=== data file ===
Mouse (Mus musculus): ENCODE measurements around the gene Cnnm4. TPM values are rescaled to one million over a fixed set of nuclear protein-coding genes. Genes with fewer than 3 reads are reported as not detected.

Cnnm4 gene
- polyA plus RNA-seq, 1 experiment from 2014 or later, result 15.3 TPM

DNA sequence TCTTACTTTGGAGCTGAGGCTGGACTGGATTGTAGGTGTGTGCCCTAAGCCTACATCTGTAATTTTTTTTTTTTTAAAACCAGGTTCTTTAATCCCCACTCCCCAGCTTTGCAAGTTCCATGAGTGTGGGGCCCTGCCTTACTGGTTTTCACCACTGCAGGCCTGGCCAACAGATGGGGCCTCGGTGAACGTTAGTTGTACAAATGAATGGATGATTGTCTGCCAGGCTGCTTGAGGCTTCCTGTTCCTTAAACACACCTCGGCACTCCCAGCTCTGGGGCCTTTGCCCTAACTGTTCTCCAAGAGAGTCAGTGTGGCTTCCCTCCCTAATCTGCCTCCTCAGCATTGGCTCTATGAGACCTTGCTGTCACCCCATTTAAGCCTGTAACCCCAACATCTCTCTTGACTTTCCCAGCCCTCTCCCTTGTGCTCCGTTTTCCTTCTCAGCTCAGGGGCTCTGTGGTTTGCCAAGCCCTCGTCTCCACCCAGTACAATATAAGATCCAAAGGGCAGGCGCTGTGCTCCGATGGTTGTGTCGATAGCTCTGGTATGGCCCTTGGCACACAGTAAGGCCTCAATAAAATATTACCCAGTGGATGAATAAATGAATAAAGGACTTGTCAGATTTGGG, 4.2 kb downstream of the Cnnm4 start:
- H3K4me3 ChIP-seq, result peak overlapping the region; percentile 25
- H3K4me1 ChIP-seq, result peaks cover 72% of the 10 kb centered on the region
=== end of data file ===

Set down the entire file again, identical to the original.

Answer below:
Mouse (Mus musculus): ENCODE measurements around the gene Cnnm4. TPM values are rescaled to one million over a fixed set of nuclear protein-coding genes. Genes with fewer than 3 reads are reported as not detected.

Cnnm4 gene
- polyA plus RNA-seq, 1 experiment from 2014 or later, result 15.3 TPM

DNA sequence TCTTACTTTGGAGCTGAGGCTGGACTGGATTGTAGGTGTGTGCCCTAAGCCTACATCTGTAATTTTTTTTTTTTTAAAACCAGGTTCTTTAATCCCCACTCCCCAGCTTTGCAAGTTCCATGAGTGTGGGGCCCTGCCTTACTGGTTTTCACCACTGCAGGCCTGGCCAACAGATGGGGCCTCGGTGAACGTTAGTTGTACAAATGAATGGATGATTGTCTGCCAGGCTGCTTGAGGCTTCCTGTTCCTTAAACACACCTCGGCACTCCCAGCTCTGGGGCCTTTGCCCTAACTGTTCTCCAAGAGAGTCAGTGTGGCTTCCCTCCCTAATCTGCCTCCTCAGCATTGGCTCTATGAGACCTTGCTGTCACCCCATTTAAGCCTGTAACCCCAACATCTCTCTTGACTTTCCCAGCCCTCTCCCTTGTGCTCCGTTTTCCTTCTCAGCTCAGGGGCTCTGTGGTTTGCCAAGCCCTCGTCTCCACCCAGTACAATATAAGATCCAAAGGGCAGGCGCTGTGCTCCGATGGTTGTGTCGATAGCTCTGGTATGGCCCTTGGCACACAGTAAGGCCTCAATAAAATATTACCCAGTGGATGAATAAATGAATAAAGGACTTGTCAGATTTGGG, 4.2 kb downstream of the Cnnm4 start:
- H3K4me3 ChIP-seq, result peak overlapping the region; percentile 25
- H3K4me1 ChIP-seq, result peaks cover 72% of the 10 kb centered on the region